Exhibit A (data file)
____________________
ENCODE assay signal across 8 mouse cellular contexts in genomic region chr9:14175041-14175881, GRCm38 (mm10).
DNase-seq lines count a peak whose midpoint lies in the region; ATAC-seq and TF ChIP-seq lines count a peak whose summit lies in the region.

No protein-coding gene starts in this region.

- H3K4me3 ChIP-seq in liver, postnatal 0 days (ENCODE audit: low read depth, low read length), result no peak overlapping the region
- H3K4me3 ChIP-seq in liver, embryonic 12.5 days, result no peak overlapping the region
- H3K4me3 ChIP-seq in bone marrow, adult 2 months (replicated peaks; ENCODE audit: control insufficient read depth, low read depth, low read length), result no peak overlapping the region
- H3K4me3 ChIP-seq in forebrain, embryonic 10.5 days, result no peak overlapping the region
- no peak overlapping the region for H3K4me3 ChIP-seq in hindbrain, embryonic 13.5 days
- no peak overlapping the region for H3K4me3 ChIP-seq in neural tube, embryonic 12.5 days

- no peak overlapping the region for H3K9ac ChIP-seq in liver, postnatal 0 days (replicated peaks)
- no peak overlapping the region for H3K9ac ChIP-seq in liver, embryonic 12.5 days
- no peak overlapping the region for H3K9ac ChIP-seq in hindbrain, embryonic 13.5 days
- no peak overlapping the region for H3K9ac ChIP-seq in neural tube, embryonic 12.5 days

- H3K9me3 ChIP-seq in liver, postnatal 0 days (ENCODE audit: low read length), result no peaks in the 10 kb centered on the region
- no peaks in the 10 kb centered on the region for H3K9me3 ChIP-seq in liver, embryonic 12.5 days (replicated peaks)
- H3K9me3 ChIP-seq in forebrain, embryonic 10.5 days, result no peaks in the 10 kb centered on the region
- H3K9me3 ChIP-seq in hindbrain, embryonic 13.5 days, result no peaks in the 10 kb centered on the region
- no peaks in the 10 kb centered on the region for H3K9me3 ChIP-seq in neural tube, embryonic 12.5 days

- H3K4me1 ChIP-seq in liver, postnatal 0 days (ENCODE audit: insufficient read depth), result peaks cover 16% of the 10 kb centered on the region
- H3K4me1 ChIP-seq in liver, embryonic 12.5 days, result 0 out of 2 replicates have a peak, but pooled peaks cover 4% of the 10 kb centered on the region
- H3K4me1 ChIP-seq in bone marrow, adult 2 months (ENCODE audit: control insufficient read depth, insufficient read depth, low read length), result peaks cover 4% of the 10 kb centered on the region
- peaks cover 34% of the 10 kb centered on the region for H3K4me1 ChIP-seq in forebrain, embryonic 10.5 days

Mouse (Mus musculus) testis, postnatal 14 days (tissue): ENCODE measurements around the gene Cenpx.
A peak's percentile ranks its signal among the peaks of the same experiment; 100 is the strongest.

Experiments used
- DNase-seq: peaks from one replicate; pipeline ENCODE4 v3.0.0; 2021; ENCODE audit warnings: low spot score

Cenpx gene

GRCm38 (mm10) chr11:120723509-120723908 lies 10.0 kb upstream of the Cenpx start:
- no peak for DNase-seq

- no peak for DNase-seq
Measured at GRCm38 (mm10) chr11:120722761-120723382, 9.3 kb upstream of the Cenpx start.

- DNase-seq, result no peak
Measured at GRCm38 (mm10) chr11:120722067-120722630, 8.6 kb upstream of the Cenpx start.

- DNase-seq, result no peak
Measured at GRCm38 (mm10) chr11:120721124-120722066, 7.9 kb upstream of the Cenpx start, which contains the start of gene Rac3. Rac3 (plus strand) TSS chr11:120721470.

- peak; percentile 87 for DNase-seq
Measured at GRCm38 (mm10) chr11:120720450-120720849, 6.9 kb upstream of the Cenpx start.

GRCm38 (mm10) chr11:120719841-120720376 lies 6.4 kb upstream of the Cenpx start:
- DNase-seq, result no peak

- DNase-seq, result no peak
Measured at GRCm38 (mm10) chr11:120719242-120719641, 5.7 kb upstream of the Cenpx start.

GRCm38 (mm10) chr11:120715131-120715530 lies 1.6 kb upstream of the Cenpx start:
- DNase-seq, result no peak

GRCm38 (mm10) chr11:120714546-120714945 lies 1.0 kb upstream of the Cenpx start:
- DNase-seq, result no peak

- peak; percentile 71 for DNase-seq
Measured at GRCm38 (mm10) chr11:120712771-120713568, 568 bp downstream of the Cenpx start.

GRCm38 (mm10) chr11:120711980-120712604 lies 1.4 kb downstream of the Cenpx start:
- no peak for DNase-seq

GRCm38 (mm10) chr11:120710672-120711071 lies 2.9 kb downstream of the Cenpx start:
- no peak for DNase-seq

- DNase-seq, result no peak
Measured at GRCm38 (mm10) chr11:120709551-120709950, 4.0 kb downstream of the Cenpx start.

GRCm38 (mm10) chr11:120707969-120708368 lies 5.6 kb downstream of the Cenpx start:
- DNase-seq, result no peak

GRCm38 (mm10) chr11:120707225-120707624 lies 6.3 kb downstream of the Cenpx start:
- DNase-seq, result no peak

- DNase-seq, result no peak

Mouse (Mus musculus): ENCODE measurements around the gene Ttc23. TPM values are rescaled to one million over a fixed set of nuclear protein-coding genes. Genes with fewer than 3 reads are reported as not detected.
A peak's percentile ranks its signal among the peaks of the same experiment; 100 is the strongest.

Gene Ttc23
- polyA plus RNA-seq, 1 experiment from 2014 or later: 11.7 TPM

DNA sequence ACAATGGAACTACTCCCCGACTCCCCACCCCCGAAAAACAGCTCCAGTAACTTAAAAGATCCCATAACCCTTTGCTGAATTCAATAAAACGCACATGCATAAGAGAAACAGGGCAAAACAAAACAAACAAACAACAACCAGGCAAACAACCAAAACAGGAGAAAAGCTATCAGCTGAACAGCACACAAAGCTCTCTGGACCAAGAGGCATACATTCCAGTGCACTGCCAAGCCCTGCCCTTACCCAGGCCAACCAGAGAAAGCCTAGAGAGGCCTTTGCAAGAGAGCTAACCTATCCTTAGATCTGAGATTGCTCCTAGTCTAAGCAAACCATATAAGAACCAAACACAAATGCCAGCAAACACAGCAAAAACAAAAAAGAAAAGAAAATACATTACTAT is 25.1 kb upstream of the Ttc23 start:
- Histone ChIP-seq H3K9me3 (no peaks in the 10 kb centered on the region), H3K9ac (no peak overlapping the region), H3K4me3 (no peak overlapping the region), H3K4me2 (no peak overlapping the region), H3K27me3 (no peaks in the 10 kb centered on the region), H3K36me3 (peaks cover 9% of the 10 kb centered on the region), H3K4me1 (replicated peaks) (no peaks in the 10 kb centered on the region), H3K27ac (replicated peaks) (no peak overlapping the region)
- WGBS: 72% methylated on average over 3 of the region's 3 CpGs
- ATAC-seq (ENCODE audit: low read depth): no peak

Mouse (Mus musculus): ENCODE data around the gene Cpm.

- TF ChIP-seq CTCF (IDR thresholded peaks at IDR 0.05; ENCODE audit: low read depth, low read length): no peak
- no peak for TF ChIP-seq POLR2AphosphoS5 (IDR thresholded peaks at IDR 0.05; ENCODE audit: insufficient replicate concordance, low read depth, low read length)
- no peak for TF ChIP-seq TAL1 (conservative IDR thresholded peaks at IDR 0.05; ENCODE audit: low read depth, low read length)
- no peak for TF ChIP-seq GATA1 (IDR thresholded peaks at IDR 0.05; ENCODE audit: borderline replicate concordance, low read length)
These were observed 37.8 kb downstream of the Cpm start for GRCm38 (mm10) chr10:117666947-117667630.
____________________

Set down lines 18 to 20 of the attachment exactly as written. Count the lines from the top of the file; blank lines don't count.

- no peaks in the 10 kb centered on the region for H3K9me3 ChIP-seq in neural tube, embryonic 12.5 days

- H3K4me1 ChIP-seq in liver, postnatal 0 days (ENCODE audit: insufficient read depth), result peaks cover 16% of the 10 kb centered on the region
- H3K4me1 ChIP-seq in liver, embryonic 12.5 days, result 0 out of 2 replicates have a peak, but pooled peaks cover 4% of the 10 kb centered on the region